Confidentiality in therapy is paramount and may be of significant concern for some clients. For my part the handling of confidential materials between sessions is rigorously as well as constantly bound to the Ethical Framework for Good Practice in Counselling & Psychotherapy as elaborated by the BACP (British Association for Counselling & Psychotherapy). Issues of confidentiality, as encapsulated in the list below, is for my pracice a matter of:

1. Being trustworthy: honouring the trust placed in the practitioner (also referred to as fidelity): Practitioners who adopt the fundamental principle of being trustworthy regard confidentiality as an obligation arising from the client’s trust.

2. Autonomy: respect for the client’s right to be self-governing: Practitioners who respect their clients’ autonomy protect privacy; protect confidentiality; normally make any disclosures of confidential information conditional on the consent of the person concerned; and inform the client in advance of foreseeable conflicts of interest or as soon as possible after such conflicts become apparent.

3. Providing a good standard of practice and care: All clients are entitled to good standards of practice and care from their practitioners in counselling and psychotherapy. Good standards of practice and care require professional competence; good relationships with clients and colleagues; and commitment to being ethically mindful through observance of professional ethics.

4. Keeping trust: The practice of counselling and psychotherapy depends on gaining and honouring the trust of clients. Keeping trust requires careful attention to client consent and confidentiality.

5. Respecting privacy and confidentiality:

  • Respecting clients’ privacy and confidentiality are fundamental requirements for keeping trust and respecting client autonomy. The professional management of confidentiality concerns the protection of personally identifiable and sensitive information from unauthorised disclosure. Disclosure may be authorised by client consent or the law. Any disclosures of client confidences should be undertaken in ways that best protect the client’s trust and respect client autonomy.

  • Communications made on the basis of client consent do not constitute a breach of confidentiality. Client consent is the ethically preferred way of resolving any dilemmas over confidentiality.

  • Exceptional circumstances may prevent the practitioner from seeking client consent to a breach of confidence due to the urgency and seriousness of the situation, for example, preventing the client causing serious harm to self or others. In such circumstances the practitioner has an ethical responsibility to act in ways which balance the client’s right to confidentiality against the need to communicate with others. Practitioners should expect to be ethically accountable for any breach of confidentiality.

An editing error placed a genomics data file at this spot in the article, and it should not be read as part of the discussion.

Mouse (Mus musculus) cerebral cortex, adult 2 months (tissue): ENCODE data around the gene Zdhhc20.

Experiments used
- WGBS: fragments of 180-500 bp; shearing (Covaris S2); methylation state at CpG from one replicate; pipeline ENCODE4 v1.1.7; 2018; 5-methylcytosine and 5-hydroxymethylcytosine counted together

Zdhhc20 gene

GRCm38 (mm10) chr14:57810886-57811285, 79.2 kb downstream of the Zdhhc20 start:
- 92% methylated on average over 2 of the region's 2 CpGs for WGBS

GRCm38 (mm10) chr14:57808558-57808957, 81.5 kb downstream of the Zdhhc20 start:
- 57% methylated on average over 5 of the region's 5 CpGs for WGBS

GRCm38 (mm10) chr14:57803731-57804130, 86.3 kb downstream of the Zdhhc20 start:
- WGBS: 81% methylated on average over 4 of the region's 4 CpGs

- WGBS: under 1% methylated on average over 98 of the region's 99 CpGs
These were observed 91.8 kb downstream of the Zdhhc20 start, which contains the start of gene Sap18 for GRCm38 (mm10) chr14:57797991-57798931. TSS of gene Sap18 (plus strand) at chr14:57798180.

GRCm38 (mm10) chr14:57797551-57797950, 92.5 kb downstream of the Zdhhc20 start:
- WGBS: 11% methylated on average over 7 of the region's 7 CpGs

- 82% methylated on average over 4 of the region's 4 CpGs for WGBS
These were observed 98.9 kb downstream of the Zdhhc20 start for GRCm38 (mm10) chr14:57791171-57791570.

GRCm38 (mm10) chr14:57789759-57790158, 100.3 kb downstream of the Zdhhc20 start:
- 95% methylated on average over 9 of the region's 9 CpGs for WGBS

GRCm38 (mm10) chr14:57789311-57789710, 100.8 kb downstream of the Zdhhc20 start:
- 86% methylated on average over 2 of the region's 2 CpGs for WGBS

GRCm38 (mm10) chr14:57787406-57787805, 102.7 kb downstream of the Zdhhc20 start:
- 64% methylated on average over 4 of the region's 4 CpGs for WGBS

• Confidential information about clients may be shared within teams where the client has consented or knowingly accepted a service on this basis; the information can be adequately protected from unauthorised further disclosures; and the disclosure enhances the quality of service available to clients or improves service delivery.

  • Practitioners should be willing to be accountable to their clients and to their profession for their management of confidentiality in general and particularly for any disclosures made without their client’s consent. Good records of existing policy and practice and of situations where the practitioner has breached confidentiality without client consent, greatly assist ethical accountability. In some situations the law forbids the practitioner informing the client that confidential information has been passed to the authorities, nonetheless the practitioner remains ethically accountable to colleagues and the profession.

Of course I will do my best to answer any questions you may have regarding this particular code of ethics during the preliminary session.

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